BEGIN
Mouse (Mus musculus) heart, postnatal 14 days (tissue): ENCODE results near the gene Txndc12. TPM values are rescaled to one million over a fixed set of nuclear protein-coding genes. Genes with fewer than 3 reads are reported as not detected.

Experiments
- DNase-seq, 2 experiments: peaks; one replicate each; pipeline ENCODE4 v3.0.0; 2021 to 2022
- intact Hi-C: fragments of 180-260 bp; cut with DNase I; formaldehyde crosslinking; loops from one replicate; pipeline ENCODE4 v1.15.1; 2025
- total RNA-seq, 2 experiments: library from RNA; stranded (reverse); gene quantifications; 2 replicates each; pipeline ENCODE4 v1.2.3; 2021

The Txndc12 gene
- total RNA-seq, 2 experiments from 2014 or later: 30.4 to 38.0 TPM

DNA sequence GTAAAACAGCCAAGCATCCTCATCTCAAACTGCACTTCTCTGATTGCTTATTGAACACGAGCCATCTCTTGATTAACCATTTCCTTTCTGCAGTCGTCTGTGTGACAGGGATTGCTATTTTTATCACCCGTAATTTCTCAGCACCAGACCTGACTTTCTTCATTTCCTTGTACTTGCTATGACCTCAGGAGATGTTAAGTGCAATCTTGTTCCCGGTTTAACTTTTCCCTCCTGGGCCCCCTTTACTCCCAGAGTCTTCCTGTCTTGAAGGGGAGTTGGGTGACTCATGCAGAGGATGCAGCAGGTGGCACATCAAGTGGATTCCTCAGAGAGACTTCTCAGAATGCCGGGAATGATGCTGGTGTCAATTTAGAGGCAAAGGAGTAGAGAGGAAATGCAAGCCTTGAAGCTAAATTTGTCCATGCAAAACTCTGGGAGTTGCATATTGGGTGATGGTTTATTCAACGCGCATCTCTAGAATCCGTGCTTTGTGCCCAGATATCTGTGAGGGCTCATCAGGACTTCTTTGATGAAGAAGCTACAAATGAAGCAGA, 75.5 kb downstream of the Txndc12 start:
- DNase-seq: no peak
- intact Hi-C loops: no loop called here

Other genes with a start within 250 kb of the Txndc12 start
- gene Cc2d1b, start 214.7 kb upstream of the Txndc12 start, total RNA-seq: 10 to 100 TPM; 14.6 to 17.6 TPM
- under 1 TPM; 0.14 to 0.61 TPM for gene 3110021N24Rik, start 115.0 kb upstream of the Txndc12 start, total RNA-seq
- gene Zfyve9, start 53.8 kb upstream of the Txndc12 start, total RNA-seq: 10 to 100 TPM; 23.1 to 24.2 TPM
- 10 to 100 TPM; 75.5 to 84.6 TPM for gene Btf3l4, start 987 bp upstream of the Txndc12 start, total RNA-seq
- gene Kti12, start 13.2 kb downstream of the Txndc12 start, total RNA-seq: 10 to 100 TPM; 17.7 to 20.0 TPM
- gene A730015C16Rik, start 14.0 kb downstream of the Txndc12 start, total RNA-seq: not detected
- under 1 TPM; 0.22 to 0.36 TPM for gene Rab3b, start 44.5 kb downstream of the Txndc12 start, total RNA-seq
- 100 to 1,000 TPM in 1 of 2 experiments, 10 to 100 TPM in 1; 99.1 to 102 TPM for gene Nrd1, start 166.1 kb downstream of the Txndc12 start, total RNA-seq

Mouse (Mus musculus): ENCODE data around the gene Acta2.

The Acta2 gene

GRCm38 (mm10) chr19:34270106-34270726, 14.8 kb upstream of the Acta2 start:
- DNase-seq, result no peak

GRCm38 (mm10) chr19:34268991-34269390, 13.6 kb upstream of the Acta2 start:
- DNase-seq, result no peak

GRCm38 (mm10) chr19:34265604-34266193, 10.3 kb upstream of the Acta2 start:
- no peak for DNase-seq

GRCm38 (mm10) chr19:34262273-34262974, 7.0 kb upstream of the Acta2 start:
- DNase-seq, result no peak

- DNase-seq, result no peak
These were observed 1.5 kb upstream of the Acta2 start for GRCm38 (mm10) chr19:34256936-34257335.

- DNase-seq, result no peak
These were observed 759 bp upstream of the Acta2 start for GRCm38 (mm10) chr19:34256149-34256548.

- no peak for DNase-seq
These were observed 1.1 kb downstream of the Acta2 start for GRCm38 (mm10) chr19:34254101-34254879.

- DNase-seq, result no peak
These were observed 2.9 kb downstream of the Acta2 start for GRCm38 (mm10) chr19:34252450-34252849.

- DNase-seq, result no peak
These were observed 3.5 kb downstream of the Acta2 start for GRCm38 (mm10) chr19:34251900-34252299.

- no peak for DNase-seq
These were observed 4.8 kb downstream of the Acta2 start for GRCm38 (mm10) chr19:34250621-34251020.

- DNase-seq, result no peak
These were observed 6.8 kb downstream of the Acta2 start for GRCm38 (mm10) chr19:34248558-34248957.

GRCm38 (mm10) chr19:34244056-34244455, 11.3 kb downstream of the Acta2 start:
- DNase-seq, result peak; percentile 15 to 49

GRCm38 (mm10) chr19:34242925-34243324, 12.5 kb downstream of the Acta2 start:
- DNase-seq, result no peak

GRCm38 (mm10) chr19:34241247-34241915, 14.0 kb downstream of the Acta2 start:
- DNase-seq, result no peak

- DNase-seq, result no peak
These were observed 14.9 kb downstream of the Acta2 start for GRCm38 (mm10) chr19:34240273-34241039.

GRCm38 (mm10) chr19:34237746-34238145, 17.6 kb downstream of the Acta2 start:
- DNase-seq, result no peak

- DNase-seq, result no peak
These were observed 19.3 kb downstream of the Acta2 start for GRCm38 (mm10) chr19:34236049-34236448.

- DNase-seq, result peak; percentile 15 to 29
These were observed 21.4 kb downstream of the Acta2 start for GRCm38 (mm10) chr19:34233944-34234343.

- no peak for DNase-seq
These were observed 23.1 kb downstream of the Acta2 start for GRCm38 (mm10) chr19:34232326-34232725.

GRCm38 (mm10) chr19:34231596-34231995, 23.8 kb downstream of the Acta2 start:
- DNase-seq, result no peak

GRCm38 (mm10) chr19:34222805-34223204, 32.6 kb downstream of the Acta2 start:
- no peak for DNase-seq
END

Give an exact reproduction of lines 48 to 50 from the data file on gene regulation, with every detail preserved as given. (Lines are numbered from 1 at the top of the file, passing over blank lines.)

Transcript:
GRCm38 (mm10) chr19:34241247-34241915, 14.0 kb downstream of the Acta2 start:
- DNase-seq, result no peak

- DNase-seq, result no peak